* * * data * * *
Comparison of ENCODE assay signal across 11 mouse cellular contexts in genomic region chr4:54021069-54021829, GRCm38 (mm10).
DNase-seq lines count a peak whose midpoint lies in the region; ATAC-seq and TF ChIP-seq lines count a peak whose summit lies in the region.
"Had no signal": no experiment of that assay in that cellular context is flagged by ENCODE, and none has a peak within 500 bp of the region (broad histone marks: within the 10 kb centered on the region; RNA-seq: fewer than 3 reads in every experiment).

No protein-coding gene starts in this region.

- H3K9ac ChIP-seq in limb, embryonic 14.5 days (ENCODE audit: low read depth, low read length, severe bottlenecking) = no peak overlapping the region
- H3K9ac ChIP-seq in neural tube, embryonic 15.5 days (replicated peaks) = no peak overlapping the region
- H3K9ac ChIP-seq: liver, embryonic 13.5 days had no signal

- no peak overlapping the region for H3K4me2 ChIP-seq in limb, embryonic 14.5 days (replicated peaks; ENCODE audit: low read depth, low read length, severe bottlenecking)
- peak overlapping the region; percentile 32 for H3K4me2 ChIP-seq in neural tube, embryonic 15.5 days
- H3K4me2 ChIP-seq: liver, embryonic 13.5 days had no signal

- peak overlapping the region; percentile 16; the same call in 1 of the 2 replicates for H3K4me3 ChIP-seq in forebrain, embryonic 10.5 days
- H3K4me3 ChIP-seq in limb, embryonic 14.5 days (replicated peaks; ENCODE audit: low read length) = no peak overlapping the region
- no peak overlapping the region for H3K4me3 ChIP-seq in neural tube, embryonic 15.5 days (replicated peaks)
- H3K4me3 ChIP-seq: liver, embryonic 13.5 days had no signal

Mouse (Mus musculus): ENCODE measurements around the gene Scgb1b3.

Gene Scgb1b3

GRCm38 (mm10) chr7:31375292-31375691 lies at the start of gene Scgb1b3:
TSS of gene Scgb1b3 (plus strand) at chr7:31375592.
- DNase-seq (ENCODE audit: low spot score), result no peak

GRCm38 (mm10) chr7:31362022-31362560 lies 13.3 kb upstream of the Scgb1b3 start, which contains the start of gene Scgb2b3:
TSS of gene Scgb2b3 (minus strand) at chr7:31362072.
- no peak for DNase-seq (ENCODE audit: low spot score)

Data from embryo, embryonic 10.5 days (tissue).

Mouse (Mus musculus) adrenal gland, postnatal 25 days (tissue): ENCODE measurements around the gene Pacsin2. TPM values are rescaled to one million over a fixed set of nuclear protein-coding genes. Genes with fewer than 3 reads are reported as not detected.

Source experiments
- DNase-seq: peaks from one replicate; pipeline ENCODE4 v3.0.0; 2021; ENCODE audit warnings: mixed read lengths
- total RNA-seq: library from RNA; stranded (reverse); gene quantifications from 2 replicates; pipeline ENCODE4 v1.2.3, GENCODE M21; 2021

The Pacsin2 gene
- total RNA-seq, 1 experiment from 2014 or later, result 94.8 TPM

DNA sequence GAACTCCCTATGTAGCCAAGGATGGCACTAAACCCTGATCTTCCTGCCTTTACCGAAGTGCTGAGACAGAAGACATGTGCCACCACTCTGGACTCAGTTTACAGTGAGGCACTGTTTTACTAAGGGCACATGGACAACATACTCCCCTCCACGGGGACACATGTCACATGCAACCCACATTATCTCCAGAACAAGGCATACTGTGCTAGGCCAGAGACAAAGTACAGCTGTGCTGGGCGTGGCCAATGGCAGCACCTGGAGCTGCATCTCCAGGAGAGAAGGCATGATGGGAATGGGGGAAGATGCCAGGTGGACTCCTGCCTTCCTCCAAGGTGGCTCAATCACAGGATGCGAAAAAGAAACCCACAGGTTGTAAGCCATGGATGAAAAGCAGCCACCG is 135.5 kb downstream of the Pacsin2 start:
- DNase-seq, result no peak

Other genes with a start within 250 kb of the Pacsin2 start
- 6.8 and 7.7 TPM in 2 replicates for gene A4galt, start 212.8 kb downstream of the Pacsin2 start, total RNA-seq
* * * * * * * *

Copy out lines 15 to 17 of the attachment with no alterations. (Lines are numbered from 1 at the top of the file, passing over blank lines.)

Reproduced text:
Mouse (Mus musculus): ENCODE measurements around the gene Scgb1b3.

Gene Scgb1b3

GRCm38 (mm10) chr7:31375292-31375691 lies at the start of gene Scgb1b3: